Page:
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Counting of the Omer

Counting of the Omer

Rav Sitruk: "The Omer, a skillful lesson on hope!"

Published on Thursday May 21th, 2020

The time that divides Pesach and Shavuot is commonly called the "Period of the Omer". However, at a certain time, it had an implication of mourning since the students of the famous leader Rabbi Akiva were the victims of a terrible plague has wiped out 24 000 of them: during 24 days without interruption, hundreds of children were buried in the darkness of the night. From there, of course, the continuation in our entire history and up until today of this trauma which was terrible grief!

But beyond these tragic events, this period is, in fact, the bearer of a double lesson…

Rabbi Akiva was indeed the great leader of the oral law, if so with the death of his students, it was the entire “Torah She Baal Peh” which was endangered because it would no longer be able to be transmitted. Rabbi Akiva teaches us an extraordinary lesson… at the age of 64 years old and after he had just lost all his students, this great sage does not give up: he goes to the south of Israel to establish a new yeshiva!

Of this Talmudic Institute of the oral Torah, will come forth six great masters: Rabbi Shimon Bar Yochai, Rabbi Meir Baal Haness, Rabbi Yehudah Bar Ilai, Rabbi Yossi Ben Halafta, Rabbi Elazar ben Shamua and Rabbi Nechemia. Despite the extent of the disaster which had wiped out all his students, Rabbi Akiva never discouraged. The double message is therefore clear: we must never stop to pray and hope, and at the same time we must never forget what had happened…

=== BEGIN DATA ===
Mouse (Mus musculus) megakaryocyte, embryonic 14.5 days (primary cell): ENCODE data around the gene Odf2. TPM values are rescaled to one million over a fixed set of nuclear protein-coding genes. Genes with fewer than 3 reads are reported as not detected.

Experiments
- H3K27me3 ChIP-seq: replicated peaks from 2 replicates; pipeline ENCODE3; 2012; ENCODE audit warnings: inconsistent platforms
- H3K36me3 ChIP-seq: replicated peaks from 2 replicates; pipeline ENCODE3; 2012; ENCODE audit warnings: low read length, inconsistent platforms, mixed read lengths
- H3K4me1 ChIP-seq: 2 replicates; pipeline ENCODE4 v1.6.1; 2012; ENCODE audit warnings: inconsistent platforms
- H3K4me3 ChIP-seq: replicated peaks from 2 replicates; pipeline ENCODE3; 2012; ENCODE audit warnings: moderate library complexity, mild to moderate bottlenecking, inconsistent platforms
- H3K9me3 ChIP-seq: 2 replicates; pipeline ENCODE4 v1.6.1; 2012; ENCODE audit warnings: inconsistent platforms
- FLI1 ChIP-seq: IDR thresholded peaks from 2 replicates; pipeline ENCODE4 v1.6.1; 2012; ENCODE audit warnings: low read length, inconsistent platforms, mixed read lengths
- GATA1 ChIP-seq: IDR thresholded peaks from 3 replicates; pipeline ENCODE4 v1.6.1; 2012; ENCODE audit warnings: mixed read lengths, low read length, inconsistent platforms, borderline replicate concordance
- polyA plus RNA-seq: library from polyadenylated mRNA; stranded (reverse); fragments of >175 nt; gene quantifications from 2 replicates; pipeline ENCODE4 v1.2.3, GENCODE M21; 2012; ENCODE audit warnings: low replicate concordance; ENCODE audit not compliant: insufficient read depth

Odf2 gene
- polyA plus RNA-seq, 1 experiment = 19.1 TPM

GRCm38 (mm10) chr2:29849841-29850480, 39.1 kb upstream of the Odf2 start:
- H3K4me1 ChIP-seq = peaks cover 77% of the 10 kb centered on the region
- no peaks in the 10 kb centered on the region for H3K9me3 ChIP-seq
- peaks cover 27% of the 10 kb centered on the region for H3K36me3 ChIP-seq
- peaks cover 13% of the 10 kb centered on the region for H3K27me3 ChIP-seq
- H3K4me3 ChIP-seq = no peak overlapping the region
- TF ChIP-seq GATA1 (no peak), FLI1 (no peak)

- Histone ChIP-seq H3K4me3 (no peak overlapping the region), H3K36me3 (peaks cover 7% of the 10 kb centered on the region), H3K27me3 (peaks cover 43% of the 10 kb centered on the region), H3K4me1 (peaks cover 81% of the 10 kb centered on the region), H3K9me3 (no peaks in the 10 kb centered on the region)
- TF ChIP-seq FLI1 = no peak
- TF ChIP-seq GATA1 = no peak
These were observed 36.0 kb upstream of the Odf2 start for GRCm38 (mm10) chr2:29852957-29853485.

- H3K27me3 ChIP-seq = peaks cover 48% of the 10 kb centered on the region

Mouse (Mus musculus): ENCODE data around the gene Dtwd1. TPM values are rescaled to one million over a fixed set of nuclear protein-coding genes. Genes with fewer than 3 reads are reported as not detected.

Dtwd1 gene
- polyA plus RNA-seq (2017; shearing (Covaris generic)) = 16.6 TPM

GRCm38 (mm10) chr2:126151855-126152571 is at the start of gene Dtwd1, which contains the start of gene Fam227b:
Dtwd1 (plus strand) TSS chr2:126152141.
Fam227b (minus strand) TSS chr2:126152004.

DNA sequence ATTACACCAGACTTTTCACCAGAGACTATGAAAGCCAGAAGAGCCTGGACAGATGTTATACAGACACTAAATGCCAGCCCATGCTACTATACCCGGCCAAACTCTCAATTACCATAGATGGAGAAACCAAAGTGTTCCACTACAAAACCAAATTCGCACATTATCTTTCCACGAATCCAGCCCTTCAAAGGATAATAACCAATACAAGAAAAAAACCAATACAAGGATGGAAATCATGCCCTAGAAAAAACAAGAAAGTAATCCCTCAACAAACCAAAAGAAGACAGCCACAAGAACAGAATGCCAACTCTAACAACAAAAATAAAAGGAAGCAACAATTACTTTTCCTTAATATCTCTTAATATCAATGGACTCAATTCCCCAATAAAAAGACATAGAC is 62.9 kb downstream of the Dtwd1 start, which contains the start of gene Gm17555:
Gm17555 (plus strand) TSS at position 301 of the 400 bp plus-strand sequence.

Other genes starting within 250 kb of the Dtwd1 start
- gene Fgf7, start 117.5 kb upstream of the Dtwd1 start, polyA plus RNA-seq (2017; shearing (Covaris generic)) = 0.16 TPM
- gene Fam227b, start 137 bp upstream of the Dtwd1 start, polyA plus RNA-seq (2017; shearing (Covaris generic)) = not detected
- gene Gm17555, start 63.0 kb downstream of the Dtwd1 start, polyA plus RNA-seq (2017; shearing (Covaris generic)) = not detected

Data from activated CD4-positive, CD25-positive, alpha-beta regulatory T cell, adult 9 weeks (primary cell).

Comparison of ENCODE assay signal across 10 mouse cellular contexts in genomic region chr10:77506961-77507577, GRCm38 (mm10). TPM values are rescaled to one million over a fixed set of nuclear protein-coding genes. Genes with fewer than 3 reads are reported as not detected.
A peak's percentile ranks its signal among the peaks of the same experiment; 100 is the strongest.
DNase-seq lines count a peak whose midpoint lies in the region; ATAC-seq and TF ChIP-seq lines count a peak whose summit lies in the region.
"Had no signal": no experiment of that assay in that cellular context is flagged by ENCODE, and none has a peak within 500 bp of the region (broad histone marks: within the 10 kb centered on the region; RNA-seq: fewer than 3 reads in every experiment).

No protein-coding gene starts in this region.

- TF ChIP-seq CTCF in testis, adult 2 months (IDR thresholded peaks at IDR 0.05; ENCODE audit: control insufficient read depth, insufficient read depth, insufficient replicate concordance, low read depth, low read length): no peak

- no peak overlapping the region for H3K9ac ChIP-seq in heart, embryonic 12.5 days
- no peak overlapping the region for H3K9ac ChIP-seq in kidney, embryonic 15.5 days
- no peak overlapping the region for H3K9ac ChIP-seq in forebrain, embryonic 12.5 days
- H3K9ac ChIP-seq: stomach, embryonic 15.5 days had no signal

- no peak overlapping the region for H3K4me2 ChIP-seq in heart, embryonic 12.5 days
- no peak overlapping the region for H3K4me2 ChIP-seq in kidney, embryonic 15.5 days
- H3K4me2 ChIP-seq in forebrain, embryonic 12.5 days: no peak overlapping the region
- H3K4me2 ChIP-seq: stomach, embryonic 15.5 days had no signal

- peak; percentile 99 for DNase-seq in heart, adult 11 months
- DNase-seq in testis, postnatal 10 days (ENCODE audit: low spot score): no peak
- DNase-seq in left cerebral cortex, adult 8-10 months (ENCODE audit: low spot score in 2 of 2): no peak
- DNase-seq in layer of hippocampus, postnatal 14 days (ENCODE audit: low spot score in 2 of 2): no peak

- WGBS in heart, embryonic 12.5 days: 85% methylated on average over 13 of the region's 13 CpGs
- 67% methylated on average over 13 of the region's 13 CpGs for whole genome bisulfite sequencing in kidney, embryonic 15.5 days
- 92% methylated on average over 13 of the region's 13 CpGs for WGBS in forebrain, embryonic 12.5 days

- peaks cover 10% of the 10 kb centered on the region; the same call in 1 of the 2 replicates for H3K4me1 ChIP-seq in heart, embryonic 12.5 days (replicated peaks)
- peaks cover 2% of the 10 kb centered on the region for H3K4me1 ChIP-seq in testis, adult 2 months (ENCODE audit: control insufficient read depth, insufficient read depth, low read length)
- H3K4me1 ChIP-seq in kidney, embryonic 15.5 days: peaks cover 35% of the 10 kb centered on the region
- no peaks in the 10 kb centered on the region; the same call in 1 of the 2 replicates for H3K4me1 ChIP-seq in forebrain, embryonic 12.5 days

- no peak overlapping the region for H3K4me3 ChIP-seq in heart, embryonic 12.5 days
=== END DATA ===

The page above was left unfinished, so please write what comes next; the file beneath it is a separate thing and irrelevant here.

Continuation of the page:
This is why we do not celebrate Jewish weddings during this period: which is very rare in our tradition as it is important for Judaism of continuing to bounding homes. Because beyond the dramatic aspect of this devastating plague, ours ages wanted to indicate by mourning, that if the Oral Torah was G-d forbid wiped out one day, this would be as if the whole Torah would be wiped out!.  If the written Torah is lacking its oral dimension given too on Mount Sinai, the written Torah literally, has no meaning.

A study was made a little more than 25 years ago in the USA that showed that:

about 1 785 religions of the world are derived from Judaism and are based on the writings of the Hebrew Bible by interpreting its text. This shows how - without our oral law which protects the written law and transmits its real meaning, it is possible to get a completely wrong message from the original and unique divine message that the two contain (oral and written) when completing each other.

The counting of the Omer is, therefore, the opportunity to pay tribute to the wise men of Israel that, at all times and without interruption, ensured the transmission of the Torah and the Hebrew language. Because if we are talking about our days in Israel and modern Ivrit, it is all thanks to these masters of Israel, which for two millennia since the destruction of the Temple, never stopped in exile to speak amongst them in Hebrew, speaking and writing it. That has maintained our admired language, but - well above - the whole message of the Torah and its true essence.

The Torah-Box Team - © Torah-Box

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